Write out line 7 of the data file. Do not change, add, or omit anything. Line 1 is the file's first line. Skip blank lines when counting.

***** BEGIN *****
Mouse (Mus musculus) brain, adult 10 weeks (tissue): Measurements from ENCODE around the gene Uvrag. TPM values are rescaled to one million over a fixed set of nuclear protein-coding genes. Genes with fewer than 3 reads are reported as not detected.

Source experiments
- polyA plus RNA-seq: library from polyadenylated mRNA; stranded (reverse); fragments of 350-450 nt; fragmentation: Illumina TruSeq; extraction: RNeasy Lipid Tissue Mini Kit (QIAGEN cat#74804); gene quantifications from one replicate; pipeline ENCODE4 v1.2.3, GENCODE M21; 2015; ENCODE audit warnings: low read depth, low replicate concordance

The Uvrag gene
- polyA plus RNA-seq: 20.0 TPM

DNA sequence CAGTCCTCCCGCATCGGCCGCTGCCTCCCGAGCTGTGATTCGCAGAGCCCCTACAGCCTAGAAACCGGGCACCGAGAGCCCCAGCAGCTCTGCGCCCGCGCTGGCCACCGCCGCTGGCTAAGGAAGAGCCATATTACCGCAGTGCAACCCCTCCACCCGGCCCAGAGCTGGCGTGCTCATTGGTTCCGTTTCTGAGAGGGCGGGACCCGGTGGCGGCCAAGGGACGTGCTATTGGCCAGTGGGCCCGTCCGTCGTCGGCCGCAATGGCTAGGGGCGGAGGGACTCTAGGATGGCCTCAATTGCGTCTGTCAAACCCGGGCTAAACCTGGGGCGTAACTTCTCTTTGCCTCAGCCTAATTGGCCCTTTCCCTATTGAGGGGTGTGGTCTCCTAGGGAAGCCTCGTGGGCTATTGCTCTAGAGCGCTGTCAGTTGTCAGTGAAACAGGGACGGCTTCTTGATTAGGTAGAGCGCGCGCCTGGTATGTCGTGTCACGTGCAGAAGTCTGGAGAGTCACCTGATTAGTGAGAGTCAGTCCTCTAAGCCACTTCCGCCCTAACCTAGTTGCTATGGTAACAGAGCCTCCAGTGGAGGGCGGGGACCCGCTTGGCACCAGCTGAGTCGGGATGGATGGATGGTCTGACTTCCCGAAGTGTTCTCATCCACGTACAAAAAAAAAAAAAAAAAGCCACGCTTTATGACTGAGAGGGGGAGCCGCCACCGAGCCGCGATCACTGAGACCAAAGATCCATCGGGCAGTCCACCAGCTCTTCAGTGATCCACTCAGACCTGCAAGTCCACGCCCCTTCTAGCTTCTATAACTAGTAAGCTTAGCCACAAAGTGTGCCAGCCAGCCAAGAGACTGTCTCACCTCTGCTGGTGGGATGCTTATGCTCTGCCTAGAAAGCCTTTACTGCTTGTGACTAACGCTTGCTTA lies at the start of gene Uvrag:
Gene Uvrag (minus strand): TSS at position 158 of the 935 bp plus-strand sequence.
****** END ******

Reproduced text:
Gene Uvrag (minus strand): TSS at position 158 of the 935 bp plus-strand sequence.